Like Ghosh’s tornado experience, Codd’s observation encourages bigger questions. Is there a significant disconnect between the way we view, write about and read the ocean and the reality it exists in? Are writers truly complicit in the rose-tinted hue which prevents us from seeing the truth about our seas?

As campaigning around COP26 in October highlighted, thanks to the wilful destruction of ocean habitats, overfishing and plastic, sewage and chemical pollution, we only have eight years to turn the tide before the destruction is irreversible. Suddenly staring out wistfully over the water writing down quotable lines about the beauty of the ocean feels not only superficial but potentially detrimental to the climate crisis cause. Is every ‘magical’, ‘ethereal’ and ‘otherworldly’ we use to describe the ocean only applying another peachy layer to the lens that is hiding the severity of the problem?

Monsters of the deep

Codd certainly thinks so. Starting with herself. In her narrative non-fiction book We Swim to the Shark (Little, 2020), she attempts to overcome her fear of fish by seeking out and swimming with the biggest fish in the sea. But in the writing of it she fast realised that she was falling victim to the tropes and stereotypes we are all so familiar with when it comes to ocean stories.

“I was writing about the ocean as a place of adventure, and of the whale shark as an apex animal that I wanted readers to be scared of, so I could convey the extent of the fear that I had,” she explains. “It was in the Kraken, Moby Dick, demonising vein, that long tradition of alienising sea creatures with tales of the deep and worlds to conquer or overcome. The more I researched, read and wrote, the more I realised how damaging it was, writing about them in that way. They aren’t aliens, they are residents of this planet, of an ecosystem we’re destroying because we can distance ourselves from it.”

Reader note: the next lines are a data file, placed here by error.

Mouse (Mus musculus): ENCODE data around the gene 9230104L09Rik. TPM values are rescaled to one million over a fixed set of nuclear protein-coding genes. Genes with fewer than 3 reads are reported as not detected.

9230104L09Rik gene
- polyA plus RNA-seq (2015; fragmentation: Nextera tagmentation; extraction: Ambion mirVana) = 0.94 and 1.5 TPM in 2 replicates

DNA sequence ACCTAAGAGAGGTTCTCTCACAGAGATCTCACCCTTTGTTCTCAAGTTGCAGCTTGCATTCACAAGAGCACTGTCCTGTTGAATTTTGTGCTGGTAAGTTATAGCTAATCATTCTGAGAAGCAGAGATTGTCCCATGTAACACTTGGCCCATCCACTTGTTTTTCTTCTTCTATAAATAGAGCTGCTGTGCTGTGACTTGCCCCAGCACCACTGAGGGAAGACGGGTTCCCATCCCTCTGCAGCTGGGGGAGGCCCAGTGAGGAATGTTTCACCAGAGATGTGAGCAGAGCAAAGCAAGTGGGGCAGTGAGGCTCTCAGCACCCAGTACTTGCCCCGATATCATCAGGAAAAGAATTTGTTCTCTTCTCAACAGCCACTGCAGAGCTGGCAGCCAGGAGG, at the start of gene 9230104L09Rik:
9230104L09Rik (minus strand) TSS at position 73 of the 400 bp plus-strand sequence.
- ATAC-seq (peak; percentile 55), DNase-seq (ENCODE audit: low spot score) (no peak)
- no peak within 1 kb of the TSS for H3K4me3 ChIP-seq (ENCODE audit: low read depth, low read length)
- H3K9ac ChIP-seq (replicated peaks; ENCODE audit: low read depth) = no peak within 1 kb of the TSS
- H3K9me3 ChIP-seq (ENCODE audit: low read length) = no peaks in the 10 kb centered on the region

Codd had a reckoning in her own writing and addressed her depiction, and even motivations for writing the book (“Would I do what I did to write the book again today? I don’t think so.”) But it also heightened her awareness of what’s happening all around. “As a culture, we are at risk of creating a cartoon version of the sea that is so reductive, because it’s the world we want to see, not the reality we are too frightened to confront. I have to fight against myself to try not to be complicit in that, which started with We Swim… but continues to this day. It’s really difficult because as a writer I want to present a shiny exciting thing that keeps somebody reading, and I think it’s fair to say with a lot of things that if you attach art to the climate emergency topic it immediately turns off a huge amount of people. Because art is so often reached for as an escape and a balm and these are not soothing things to read about.”